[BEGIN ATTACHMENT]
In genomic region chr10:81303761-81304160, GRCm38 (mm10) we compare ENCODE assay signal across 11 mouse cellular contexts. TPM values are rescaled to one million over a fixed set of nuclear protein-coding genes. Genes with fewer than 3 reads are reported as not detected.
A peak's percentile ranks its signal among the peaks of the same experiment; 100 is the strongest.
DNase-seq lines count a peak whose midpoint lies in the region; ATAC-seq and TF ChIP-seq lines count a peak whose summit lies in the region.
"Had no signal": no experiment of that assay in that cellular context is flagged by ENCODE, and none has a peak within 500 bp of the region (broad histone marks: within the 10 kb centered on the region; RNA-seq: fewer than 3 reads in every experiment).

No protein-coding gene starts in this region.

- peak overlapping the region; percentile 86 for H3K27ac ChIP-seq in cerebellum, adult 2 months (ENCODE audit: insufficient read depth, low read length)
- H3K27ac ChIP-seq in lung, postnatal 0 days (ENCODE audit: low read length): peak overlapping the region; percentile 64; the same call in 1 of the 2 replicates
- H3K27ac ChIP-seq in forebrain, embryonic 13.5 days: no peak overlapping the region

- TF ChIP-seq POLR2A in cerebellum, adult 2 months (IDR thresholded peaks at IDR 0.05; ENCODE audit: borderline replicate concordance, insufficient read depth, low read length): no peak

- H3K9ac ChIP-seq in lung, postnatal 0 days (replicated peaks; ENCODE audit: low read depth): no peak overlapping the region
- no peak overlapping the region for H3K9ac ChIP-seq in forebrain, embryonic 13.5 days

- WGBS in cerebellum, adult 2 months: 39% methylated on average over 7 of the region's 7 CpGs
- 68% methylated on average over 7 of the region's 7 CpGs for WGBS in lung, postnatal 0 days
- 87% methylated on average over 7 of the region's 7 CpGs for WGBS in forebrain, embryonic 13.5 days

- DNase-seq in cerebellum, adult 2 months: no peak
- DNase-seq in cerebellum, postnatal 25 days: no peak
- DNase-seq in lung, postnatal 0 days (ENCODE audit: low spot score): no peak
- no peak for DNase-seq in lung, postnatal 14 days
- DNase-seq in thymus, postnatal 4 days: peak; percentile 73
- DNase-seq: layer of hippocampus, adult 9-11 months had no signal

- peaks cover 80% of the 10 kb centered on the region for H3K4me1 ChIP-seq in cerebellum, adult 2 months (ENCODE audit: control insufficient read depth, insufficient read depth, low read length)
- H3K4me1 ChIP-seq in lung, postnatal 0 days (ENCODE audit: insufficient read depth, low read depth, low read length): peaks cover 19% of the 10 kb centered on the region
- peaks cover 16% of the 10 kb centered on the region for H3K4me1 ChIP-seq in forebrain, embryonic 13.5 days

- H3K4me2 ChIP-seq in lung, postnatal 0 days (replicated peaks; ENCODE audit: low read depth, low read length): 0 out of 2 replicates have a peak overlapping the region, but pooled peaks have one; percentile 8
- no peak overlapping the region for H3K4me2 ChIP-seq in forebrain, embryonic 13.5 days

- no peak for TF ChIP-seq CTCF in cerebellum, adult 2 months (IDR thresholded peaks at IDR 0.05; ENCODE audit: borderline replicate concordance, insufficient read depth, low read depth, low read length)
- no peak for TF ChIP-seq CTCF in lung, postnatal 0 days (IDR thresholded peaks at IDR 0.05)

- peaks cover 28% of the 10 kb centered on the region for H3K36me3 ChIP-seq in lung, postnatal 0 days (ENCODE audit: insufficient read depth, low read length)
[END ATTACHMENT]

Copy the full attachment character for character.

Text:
In genomic region chr10:81303761-81304160, GRCm38 (mm10) we compare ENCODE assay signal across 11 mouse cellular contexts. TPM values are rescaled to one million over a fixed set of nuclear protein-coding genes. Genes with fewer than 3 reads are reported as not detected.
A peak's percentile ranks its signal among the peaks of the same experiment; 100 is the strongest.
DNase-seq lines count a peak whose midpoint lies in the region; ATAC-seq and TF ChIP-seq lines count a peak whose summit lies in the region.
"Had no signal": no experiment of that assay in that cellular context is flagged by ENCODE, and none has a peak within 500 bp of the region (broad histone marks: within the 10 kb centered on the region; RNA-seq: fewer than 3 reads in every experiment).

No protein-coding gene starts in this region.

- peak overlapping the region; percentile 86 for H3K27ac ChIP-seq in cerebellum, adult 2 months (ENCODE audit: insufficient read depth, low read length)
- H3K27ac ChIP-seq in lung, postnatal 0 days (ENCODE audit: low read length): peak overlapping the region; percentile 64; the same call in 1 of the 2 replicates
- H3K27ac ChIP-seq in forebrain, embryonic 13.5 days: no peak overlapping the region

- TF ChIP-seq POLR2A in cerebellum, adult 2 months (IDR thresholded peaks at IDR 0.05; ENCODE audit: borderline replicate concordance, insufficient read depth, low read length): no peak

- H3K9ac ChIP-seq in lung, postnatal 0 days (replicated peaks; ENCODE audit: low read depth): no peak overlapping the region
- no peak overlapping the region for H3K9ac ChIP-seq in forebrain, embryonic 13.5 days

- WGBS in cerebellum, adult 2 months: 39% methylated on average over 7 of the region's 7 CpGs
- 68% methylated on average over 7 of the region's 7 CpGs for WGBS in lung, postnatal 0 days
- 87% methylated on average over 7 of the region's 7 CpGs for WGBS in forebrain, embryonic 13.5 days

- DNase-seq in cerebellum, adult 2 months: no peak
- DNase-seq in cerebellum, postnatal 25 days: no peak
- DNase-seq in lung, postnatal 0 days (ENCODE audit: low spot score): no peak
- no peak for DNase-seq in lung, postnatal 14 days
- DNase-seq in thymus, postnatal 4 days: peak; percentile 73
- DNase-seq: layer of hippocampus, adult 9-11 months had no signal

- peaks cover 80% of the 10 kb centered on the region for H3K4me1 ChIP-seq in cerebellum, adult 2 months (ENCODE audit: control insufficient read depth, insufficient read depth, low read length)
- H3K4me1 ChIP-seq in lung, postnatal 0 days (ENCODE audit: insufficient read depth, low read depth, low read length): peaks cover 19% of the 10 kb centered on the region
- peaks cover 16% of the 10 kb centered on the region for H3K4me1 ChIP-seq in forebrain, embryonic 13.5 days

- H3K4me2 ChIP-seq in lung, postnatal 0 days (replicated peaks; ENCODE audit: low read depth, low read length): 0 out of 2 replicates have a peak overlapping the region, but pooled peaks have one; percentile 8
- no peak overlapping the region for H3K4me2 ChIP-seq in forebrain, embryonic 13.5 days

- no peak for TF ChIP-seq CTCF in cerebellum, adult 2 months (IDR thresholded peaks at IDR 0.05; ENCODE audit: borderline replicate concordance, insufficient read depth, low read depth, low read length)
- no peak for TF ChIP-seq CTCF in lung, postnatal 0 days (IDR thresholded peaks at IDR 0.05)

- peaks cover 28% of the 10 kb centered on the region for H3K36me3 ChIP-seq in lung, postnatal 0 days (ENCODE audit: insufficient read depth, low read length)